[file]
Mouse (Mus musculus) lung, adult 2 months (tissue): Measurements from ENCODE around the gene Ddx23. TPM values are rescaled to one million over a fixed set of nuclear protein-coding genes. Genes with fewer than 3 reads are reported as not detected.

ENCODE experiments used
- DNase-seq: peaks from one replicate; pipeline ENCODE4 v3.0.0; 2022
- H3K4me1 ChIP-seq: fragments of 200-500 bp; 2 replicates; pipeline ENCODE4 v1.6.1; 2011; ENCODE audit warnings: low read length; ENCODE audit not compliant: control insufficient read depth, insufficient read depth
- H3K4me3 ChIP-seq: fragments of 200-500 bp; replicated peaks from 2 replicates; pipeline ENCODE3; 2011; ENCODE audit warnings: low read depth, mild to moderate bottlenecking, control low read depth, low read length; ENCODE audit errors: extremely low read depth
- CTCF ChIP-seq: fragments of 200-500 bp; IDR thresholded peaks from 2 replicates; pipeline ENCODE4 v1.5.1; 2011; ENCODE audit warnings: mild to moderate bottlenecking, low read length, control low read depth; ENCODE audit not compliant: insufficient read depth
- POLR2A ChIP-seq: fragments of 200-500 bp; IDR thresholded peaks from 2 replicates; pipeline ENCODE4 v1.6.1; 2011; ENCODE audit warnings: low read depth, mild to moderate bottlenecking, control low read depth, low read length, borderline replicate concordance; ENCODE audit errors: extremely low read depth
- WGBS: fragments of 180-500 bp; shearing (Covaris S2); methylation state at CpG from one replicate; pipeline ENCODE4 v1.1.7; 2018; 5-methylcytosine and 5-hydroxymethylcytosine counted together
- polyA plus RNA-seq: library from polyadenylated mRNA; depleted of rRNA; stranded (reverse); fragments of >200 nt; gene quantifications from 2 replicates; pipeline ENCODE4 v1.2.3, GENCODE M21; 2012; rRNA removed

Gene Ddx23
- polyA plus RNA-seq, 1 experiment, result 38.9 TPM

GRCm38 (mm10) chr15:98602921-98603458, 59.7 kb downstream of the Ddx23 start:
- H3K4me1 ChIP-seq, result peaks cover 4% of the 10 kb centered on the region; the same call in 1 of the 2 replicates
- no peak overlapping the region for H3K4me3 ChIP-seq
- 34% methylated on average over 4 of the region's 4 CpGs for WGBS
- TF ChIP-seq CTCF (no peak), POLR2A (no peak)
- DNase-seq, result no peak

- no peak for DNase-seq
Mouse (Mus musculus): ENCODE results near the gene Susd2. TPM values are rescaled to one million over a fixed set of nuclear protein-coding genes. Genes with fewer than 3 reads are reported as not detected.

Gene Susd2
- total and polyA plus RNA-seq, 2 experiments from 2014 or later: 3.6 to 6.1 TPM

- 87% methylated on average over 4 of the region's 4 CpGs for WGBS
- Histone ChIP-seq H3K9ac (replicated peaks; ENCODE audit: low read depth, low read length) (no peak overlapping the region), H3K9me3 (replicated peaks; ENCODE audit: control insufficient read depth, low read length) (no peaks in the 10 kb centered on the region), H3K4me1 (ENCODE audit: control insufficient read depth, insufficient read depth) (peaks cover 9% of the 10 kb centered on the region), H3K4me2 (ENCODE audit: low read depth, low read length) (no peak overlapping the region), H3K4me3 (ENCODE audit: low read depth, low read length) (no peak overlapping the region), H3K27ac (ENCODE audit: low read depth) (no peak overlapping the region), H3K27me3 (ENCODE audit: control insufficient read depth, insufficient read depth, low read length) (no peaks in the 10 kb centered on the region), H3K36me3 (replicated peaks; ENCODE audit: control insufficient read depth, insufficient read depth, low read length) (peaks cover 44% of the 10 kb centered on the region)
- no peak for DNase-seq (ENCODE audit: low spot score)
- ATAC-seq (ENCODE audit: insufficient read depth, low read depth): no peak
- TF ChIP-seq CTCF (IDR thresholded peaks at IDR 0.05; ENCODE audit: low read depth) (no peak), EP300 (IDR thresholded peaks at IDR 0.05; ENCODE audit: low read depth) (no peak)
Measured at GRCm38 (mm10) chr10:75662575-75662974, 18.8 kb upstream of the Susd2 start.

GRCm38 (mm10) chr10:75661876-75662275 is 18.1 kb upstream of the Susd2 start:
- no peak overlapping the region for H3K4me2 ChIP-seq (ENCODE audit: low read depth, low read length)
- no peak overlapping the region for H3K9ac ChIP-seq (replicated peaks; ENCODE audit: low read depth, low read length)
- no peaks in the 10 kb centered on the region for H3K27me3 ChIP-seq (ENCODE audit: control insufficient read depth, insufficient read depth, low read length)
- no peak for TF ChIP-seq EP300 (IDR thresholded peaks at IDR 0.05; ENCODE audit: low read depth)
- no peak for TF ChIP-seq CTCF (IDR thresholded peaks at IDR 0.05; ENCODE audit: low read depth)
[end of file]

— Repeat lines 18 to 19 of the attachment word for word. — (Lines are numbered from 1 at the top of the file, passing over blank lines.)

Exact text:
- no peak for DNase-seq
Mouse (Mus musculus): ENCODE results near the gene Susd2. TPM values are rescaled to one million over a fixed set of nuclear protein-coding genes. Genes with fewer than 3 reads are reported as not detected.